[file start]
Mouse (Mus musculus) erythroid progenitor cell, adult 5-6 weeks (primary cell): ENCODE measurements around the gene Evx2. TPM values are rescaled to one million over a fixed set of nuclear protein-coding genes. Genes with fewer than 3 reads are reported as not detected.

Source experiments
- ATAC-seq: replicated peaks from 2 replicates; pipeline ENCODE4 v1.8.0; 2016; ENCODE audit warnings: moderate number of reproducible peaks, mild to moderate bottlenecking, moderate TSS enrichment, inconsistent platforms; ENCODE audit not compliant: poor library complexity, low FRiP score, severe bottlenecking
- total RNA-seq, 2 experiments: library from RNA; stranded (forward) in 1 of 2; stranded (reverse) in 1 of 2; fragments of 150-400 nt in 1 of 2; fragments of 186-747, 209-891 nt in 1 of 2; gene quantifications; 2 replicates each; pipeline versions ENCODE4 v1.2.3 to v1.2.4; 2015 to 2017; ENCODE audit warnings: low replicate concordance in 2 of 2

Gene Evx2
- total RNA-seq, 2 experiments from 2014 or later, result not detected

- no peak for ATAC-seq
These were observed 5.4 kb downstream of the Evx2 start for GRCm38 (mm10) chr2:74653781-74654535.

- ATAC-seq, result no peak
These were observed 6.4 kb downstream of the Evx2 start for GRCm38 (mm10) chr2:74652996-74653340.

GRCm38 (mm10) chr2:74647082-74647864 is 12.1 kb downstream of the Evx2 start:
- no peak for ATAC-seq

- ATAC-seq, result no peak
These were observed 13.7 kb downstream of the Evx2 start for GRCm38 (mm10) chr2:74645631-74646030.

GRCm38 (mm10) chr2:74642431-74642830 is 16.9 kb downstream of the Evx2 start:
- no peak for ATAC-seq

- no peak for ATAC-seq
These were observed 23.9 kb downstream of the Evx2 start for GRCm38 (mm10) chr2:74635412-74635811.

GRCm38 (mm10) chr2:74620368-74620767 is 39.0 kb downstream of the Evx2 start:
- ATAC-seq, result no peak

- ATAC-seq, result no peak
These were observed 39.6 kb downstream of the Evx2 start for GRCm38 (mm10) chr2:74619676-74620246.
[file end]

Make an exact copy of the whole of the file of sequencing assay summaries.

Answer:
Mouse (Mus musculus) erythroid progenitor cell, adult 5-6 weeks (primary cell): ENCODE measurements around the gene Evx2. TPM values are rescaled to one million over a fixed set of nuclear protein-coding genes. Genes with fewer than 3 reads are reported as not detected.

Source experiments
- ATAC-seq: replicated peaks from 2 replicates; pipeline ENCODE4 v1.8.0; 2016; ENCODE audit warnings: moderate number of reproducible peaks, mild to moderate bottlenecking, moderate TSS enrichment, inconsistent platforms; ENCODE audit not compliant: poor library complexity, low FRiP score, severe bottlenecking
- total RNA-seq, 2 experiments: library from RNA; stranded (forward) in 1 of 2; stranded (reverse) in 1 of 2; fragments of 150-400 nt in 1 of 2; fragments of 186-747, 209-891 nt in 1 of 2; gene quantifications; 2 replicates each; pipeline versions ENCODE4 v1.2.3 to v1.2.4; 2015 to 2017; ENCODE audit warnings: low replicate concordance in 2 of 2

Gene Evx2
- total RNA-seq, 2 experiments from 2014 or later, result not detected

- no peak for ATAC-seq
These were observed 5.4 kb downstream of the Evx2 start for GRCm38 (mm10) chr2:74653781-74654535.

- ATAC-seq, result no peak
These were observed 6.4 kb downstream of the Evx2 start for GRCm38 (mm10) chr2:74652996-74653340.

GRCm38 (mm10) chr2:74647082-74647864 is 12.1 kb downstream of the Evx2 start:
- no peak for ATAC-seq

- ATAC-seq, result no peak
These were observed 13.7 kb downstream of the Evx2 start for GRCm38 (mm10) chr2:74645631-74646030.

GRCm38 (mm10) chr2:74642431-74642830 is 16.9 kb downstream of the Evx2 start:
- no peak for ATAC-seq

- no peak for ATAC-seq
These were observed 23.9 kb downstream of the Evx2 start for GRCm38 (mm10) chr2:74635412-74635811.

GRCm38 (mm10) chr2:74620368-74620767 is 39.0 kb downstream of the Evx2 start:
- ATAC-seq, result no peak

- ATAC-seq, result no peak
These were observed 39.6 kb downstream of the Evx2 start for GRCm38 (mm10) chr2:74619676-74620246.